Want to give Android 4.2.1 a shot on your Samsung Wave? Head over to the forum thread for detailed instructions and download links.
Now onto something different, but not quite different: our mandatory serving of news coming from the pseudo forgotten areas of XDA. No, we are not talking about Off-Topic General, but rather the section for the infamous Samsung Wave and Wave II. Due to the ever increasing popularity of Google’s Android OS, other smaller players essentially fall short in terms of expectations and support. Development costs become a financial burden, as opposed to a profitable venture. This was the case with Samsung’s own BadaOS. So, what is the next best thing you can do if you have a device running this? Flash Android on top of it.
The latter part of that statement is not a simple feat by any means, particularly due to the OS not being designed to work on the hardware. Having said that, when you have people like XDA Elite Recognized Developer Rebellos on task, you know that there is now a chance to get much needed support for the device. In this particular case, Rebellos was able to port CM10 onto the Wave and Wave II. However, the initial version is nowhere near daily driver status. In fact, radio connectivity is non functional, the battery gauge is broken, and according to the dev, the experience is rather slow. All in all, this is an alpha stage build.
Please leave some feedback for the dev and remember to back anything important up if you are going to dive into this.
So once again it’s time. Introducing the first alpha development preview of CyanogenMod 10 (based on Jelly Bean) for the Samsung Wave.
This preview is intended only for developers as it is in a very early development stage and not all features of the device are fully working.
You can find more information in the original thread.
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[Thanks Rebellos for the tip!]
December 3, 2011 By: liwen
There’s a small corner of XDA where some really great development is happening for Samsung’s Bada-based Wave smartphones. As of now there’s an Alpha ROM that is generally useable for Wave devices, with WiFi, audio/video, Android Market, and gaming working well. What has yet to work is the cellular radio (meaning no data or calls), plus some sensors. The developers working on the port are asking for assistance to help get the progress going again. If you think you can help, jump on over to the development thread. Thanks for the tip, Razyre.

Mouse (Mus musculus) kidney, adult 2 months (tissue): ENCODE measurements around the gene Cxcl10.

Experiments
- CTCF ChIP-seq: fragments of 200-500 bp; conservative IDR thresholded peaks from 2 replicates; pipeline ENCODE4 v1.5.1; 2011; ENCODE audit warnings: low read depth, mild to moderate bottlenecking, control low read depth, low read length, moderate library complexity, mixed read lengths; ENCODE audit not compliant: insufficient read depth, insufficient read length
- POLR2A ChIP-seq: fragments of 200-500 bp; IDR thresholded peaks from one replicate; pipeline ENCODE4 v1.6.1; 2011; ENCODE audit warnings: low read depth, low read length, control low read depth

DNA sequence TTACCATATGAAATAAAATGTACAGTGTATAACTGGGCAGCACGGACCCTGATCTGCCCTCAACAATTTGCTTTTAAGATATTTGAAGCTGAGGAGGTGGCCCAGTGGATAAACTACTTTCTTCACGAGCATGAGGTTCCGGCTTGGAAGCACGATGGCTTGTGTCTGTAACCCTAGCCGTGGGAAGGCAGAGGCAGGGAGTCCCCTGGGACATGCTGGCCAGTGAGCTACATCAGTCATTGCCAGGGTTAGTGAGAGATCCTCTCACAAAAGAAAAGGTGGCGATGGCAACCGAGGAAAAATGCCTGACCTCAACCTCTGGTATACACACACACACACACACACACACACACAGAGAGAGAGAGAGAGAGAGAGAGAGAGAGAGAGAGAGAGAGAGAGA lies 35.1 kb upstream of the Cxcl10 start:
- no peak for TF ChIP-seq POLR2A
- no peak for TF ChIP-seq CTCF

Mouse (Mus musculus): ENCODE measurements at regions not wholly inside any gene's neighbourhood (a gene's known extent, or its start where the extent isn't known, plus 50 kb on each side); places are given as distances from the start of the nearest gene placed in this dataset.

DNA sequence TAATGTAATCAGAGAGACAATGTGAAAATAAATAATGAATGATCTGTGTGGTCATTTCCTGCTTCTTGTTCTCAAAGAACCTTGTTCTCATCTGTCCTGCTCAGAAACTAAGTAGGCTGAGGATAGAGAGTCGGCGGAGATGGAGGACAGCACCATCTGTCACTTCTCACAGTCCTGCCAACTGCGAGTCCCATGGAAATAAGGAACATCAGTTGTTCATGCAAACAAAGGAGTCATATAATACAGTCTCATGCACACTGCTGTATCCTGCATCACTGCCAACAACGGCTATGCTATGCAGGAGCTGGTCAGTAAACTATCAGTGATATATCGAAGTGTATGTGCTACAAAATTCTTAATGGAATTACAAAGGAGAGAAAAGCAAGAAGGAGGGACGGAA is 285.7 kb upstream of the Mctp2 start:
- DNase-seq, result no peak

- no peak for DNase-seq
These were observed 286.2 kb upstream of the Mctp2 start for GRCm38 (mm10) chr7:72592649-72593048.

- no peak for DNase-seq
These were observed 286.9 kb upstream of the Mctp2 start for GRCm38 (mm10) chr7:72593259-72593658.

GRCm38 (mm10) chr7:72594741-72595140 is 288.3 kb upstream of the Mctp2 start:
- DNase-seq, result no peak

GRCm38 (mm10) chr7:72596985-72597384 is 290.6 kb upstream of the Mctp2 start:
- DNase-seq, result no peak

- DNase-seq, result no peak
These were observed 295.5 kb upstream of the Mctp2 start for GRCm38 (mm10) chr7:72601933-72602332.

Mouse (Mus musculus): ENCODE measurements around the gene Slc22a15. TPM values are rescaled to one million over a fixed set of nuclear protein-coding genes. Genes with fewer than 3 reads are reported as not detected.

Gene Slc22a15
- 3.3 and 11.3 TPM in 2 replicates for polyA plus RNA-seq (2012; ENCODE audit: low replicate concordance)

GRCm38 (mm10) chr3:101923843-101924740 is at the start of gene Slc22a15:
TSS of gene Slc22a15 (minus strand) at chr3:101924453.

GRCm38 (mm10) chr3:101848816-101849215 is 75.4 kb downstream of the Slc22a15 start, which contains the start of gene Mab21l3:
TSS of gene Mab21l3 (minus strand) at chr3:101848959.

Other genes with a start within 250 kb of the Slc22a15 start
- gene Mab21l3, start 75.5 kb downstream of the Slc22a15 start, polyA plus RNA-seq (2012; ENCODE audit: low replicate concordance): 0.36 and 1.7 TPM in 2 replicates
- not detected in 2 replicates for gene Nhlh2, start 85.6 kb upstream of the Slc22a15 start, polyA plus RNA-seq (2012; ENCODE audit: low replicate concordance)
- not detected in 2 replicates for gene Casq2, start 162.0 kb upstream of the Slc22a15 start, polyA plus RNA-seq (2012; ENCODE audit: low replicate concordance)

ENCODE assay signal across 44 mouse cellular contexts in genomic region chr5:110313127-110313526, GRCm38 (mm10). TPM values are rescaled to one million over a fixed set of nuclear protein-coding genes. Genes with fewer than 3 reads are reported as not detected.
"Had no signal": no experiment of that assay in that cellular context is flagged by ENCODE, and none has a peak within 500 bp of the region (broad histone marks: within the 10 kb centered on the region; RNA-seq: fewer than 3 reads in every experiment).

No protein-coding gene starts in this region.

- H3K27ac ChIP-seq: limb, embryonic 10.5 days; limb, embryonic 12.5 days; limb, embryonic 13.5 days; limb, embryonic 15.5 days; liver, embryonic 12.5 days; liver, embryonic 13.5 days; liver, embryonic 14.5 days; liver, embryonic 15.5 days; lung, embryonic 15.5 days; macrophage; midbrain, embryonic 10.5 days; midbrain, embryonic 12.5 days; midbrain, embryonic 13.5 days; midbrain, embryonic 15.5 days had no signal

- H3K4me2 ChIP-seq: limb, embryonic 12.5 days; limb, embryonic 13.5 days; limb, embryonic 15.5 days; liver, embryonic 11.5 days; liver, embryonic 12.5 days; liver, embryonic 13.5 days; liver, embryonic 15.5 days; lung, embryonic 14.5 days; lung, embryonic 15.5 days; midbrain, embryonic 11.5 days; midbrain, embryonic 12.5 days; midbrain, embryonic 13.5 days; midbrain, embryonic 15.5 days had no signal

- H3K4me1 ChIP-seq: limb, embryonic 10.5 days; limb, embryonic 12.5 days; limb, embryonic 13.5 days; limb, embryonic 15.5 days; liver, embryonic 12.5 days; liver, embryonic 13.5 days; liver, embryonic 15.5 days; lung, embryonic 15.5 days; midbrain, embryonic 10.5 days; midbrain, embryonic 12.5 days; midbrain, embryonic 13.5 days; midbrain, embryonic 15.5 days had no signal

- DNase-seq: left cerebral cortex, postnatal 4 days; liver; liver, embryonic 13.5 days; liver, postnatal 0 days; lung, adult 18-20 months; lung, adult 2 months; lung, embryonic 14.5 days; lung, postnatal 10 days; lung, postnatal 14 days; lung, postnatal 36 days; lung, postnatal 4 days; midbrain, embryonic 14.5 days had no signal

Upon flashing new firmware to their Bada-running Samsung devices, some users were disappointed to find that their cameras would no longer work at all. Luckily, however, user bangalorerohan has found a method that seems to fix this problem completely.
Using an application called sTunes to re-flash the original drivers for the Samsung Wave’s camera, it appears that it is possible to regain full use of the feature. Users have reported that it may work with both the Wave I and II although it’s important to remember that the files are flashed at the owner’s risk.
Detailed instructions, along with links to the required files, are available in the fix thread.
June 25, 2011 By: egzthunder1
Porting is the ultimate frontier in the development world. This involves getting device A to run something designed to work on device B and make it work just like in device A. This is not to be confused with emulation, which involves running code designed for some device inside a program that resembles the running environment for said code. Our devs have gotten miracles done when it comes to porting, starting with the initial ports of Windows Mobile 2005 on devices not designed to run it. Later on, Android porting became of interest to many and as a result, you can find Android ports for several devices on XDA. This is happening once again for owners of the infamous Bada-wielding Samsung Wave. For several months, there has been a team of devs tirelessly working to achieve this feat, and today they are happy to announce the release of the first alpha with a guide on how to get this up and running on your Wave. XDA member ShadowAS1 brings us this very thorough guide that will walk you step by step on how to get this up and running. This is not a daily driver yet, but it will be soon. So if you need your device to be fully functional, just hold off on installing this.
If you decide to play with it, please leave feedback for the devs so that they can iron out some of the bugs.
What works in this version
- Market (including install)
- Video (unconfirmed)
- Modem (not in this version yet, but we have signal on the M130K)
What NOT works in this version
- Modem (3G, Calls, etc.)
- Sensors (This causes the battery charge bug]
You can find more information in the guide thread.